Via the Daily Beast, Michael Thomsen on the new model of scientific progress:
In a time of dramatically worsening social conditions in the richest country in the world, there is something perverse about chasing scientific advancement that only the tiniest percentage of people will have access to, driven by the optimism of impossible promises.
It’s possible to view scientific advancement not as a marker of human progress but as a separatist illusion used to justify the accumulation of wealth by the few, building new speculative societies with iPhones, gene therapy, and regenerative medicine, while everyone else festers in shanty towns and militarized city slums. Does it matter if there is a cure for cancer but no one will share it with you?
In the thrilling early years of the Human Genome Project, scientists flew all over the world to study the genes of as many different races and ethnic groups as possible. When one group arrived in Peru to sample the Q’ero Tribe, community president Benito Machacca Apaza declined the invitation to participate in the study. “The Q’ero Nation knows its history, its past, present, and future is our Inca culture, and we don’t need any so-called genetic study to know who we are,” Machacca wrote.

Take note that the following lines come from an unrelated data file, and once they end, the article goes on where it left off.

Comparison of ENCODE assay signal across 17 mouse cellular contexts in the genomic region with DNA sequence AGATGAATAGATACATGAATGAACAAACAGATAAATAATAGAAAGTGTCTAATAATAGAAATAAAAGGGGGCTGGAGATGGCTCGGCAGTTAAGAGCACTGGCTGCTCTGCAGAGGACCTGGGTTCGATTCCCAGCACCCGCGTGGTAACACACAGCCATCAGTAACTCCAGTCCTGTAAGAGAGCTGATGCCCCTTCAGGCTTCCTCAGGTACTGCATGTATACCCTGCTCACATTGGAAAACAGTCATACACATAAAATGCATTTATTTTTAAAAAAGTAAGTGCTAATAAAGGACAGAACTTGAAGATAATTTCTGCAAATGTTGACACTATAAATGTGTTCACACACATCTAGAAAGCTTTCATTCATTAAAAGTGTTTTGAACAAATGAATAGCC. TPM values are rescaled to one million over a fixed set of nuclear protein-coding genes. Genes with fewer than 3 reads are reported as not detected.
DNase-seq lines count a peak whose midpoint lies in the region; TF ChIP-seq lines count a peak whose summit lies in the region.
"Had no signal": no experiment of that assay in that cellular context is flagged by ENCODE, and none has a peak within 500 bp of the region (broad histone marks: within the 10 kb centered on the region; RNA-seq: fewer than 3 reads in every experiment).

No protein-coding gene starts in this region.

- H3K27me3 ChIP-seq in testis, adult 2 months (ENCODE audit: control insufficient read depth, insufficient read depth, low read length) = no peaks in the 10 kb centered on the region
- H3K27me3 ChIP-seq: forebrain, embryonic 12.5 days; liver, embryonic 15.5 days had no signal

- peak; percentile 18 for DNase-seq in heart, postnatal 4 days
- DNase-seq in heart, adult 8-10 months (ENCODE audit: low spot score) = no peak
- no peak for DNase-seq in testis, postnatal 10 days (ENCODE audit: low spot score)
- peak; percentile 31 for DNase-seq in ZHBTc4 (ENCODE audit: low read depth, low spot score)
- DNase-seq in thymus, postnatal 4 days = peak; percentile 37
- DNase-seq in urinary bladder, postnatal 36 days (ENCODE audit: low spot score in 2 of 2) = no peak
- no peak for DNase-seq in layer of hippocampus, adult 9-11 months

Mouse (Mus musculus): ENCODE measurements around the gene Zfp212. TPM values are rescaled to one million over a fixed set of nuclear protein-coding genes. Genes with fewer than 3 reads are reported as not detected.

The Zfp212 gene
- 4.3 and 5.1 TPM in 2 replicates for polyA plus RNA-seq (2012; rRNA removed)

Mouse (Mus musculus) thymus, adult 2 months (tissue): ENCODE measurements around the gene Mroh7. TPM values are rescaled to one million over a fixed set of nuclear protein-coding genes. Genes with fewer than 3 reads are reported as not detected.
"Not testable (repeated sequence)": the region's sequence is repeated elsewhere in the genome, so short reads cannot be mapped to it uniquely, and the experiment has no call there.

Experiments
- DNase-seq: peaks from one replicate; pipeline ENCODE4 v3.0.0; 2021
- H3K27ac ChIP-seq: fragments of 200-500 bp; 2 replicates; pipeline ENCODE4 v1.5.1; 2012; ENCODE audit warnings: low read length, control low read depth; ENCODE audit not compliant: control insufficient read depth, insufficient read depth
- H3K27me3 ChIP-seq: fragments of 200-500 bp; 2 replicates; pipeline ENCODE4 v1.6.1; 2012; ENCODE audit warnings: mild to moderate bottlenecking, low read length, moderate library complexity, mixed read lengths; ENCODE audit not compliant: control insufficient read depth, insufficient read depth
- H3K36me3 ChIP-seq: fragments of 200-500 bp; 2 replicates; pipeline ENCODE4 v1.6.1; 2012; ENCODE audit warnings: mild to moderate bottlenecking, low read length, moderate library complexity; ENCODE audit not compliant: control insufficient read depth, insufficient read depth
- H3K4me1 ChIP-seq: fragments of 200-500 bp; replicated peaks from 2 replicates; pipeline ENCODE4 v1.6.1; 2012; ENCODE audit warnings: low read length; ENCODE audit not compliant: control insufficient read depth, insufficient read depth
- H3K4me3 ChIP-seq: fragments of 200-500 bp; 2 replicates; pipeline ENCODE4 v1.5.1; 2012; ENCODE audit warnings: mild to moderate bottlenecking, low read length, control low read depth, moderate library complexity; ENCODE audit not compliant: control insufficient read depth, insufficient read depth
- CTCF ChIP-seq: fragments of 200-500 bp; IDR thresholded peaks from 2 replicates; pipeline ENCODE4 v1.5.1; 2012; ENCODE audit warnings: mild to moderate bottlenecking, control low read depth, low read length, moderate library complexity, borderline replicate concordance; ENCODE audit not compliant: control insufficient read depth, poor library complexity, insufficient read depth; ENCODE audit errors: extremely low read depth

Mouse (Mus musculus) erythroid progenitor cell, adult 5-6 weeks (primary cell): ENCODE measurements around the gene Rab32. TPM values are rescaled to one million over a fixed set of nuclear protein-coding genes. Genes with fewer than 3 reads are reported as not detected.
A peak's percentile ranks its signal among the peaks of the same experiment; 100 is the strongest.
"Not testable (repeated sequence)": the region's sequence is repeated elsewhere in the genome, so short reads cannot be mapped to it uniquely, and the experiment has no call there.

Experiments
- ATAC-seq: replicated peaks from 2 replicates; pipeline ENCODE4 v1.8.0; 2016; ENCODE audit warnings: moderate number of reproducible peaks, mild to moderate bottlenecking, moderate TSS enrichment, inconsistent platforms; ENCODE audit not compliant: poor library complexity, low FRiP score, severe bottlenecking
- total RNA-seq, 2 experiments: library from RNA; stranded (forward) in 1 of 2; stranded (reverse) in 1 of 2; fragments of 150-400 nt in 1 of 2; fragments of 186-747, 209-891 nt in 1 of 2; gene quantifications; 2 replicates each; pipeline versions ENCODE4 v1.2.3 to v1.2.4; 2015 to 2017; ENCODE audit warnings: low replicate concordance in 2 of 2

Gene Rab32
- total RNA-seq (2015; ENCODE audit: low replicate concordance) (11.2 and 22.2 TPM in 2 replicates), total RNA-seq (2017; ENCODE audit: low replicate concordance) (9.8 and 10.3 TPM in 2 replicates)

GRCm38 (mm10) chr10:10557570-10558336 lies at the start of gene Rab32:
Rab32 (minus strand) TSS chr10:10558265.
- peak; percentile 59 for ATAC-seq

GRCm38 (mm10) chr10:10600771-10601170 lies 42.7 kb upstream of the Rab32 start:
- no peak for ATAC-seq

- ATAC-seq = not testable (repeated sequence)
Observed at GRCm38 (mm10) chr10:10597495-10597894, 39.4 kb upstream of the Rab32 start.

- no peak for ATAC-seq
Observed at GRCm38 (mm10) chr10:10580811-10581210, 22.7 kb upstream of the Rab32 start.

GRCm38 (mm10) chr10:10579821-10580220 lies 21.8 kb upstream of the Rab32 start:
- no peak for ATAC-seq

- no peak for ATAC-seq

This was not just a way of rejecting the benefits of Western technological advancement, but an acknowledgement that its benefits often exclude groups like the Q’ero, or come at their expense through occupation, resource theft and forced labor. For Machacca, science was a tool for separating a person from his or her identity in order to push them into a life of technological interdependency. In declining the offer of raising one’s consciousness at the price of future despair, he instead suggested the answer to the researchers’ question was already known.
What did the Human Genome Project give us? More than two decades later there is little to show, though an intrepid beauty-product company has used genomics to create a better shampoo, and [companies] began to appear in which people pay to peer into the murk of their DNA to see if they are predisposed to one disease or another. In the end, it was discovered that only 2 percent of the genes in the human genome are responsible for coding proteins, thought to be central to life, while the other 98 percent were written off as “junk.”
Read the rest at the Daily Beast
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